Tech

As venture capital retreats, hot startups are collapsing.
Apple and Google are developing a tool that relies on Bluetooth signals, sent by smartphones, to let people know if they may have been exposed to the coronavirus.
VSCO is one of more than 200 technology startups that have laid off employees in the economic tumult caused by the coronavirus.
A small team at Johns Hopkins University early on created what's become one of the most authoritative interactive online dashboards, tracking COVID-19 data around the world.
From stone statues to silicone works of art, we have long sought solace and sex from inanimate objects. Time and technology have perfected the artificial lover: today we have life-size silicone love dolls so finely crafted they feel like works of art. Now, with the help of robotics and artificial intelligence, these dolls are becoming even more like humans. This week, we revisit our 2019 story about the history of the artificial lover, and consider what love and sex look like in the age of robots.
The tech companies say their software would protect privacy while helping public health officials trace the spread of the coronavirus.
Civil rights groups warn that white nationalists and others are using the video-meeting platform Zoom to target people based on their race, sexuality and religion.
In Karnataka, people under quarantine must take hourly selfies as proof of staying home. The government is also publishing addresses of the quarantined. Legal activists are raising privacy concerns.
After thirteen years, a new Half-Life video game is finally here. Aside from being the latest entry into an anticipated franchise — it's also one of the biggest virtual reality games yet.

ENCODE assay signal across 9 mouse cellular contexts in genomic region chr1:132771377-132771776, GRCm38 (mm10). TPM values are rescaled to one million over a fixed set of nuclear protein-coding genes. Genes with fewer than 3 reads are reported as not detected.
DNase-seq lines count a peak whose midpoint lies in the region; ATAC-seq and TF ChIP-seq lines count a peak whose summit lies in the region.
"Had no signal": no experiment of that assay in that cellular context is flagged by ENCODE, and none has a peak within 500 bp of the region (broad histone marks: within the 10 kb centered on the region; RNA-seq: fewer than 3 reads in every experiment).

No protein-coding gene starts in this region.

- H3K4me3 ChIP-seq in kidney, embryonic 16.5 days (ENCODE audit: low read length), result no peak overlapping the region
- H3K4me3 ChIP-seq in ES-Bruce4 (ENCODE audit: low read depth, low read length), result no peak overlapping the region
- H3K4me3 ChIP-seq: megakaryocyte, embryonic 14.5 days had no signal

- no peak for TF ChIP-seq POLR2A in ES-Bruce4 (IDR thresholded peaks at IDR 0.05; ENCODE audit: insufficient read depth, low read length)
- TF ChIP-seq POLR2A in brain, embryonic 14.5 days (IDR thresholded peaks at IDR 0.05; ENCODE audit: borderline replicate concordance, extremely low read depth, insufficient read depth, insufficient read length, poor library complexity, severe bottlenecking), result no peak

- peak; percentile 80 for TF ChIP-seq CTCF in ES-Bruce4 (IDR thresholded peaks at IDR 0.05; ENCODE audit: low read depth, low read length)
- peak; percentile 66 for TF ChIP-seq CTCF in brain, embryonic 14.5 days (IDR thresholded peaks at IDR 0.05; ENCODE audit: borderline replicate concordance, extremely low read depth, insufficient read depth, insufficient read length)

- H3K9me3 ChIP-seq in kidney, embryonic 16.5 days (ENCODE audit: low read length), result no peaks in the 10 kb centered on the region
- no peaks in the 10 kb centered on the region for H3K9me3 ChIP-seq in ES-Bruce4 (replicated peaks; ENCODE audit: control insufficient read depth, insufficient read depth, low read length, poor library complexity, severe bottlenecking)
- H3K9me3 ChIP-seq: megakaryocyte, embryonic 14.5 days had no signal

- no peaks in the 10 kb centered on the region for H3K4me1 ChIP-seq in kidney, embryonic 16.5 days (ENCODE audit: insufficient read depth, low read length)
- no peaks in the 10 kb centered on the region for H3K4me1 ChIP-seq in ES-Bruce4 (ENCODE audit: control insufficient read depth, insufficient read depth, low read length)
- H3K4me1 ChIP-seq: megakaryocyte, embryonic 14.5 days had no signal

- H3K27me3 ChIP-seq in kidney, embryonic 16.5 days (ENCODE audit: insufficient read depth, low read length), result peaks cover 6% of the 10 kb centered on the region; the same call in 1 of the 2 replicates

Racist and pornographic attacks on video conferences are a problem for anyone holding online meetings, but especially for governments and organizations that must make their meetings public.
Apple and Google on Friday said they were teaming up to roll out software to enable tracing of ...
A scientific committee told the White House that studies support the claim that the virus is less effective in warm weather, but with significant caveats
Pulmonologists in New York hospitals are now supervising doctors from other specialties as they try to keep ICUs staffed, and are deploying equipment in new ways. But COVID-19 is a demoralizing foe.
Remote mental health treatment isn't the same as in-person visits with a psychiatrist, but faced with a pandemic, many people have been forced to make do. Regulators are making that access easier.
Eric Yuan says he is willing to make his video-conferencing software harder to use, if that means it will be safer. Zoom is grappling with a wave of online harassment on its platform.
A new national survey also suggests most teens are following coronavirus news closely — and they're worried.
Gen Z has been criticized for not taking social distancing seriously. We talk to teens and people in their early 20s around the world about why they're staying home — and how they're staying sane.
The virtual happy hour has taken on huge importance at a time when life is otherwise in lockdown. Workers are learning a lot more about their colleagues in the process.
Casey Schwartz writes of her reliance on Adderall and her realization that the focus it brought was not genuine. But she leaves readers wanting to hear more on the relationship of attention and love.
Campbell Brown, Facebook's head of news partnerships, describes the company's $100 million investment in local news agencies.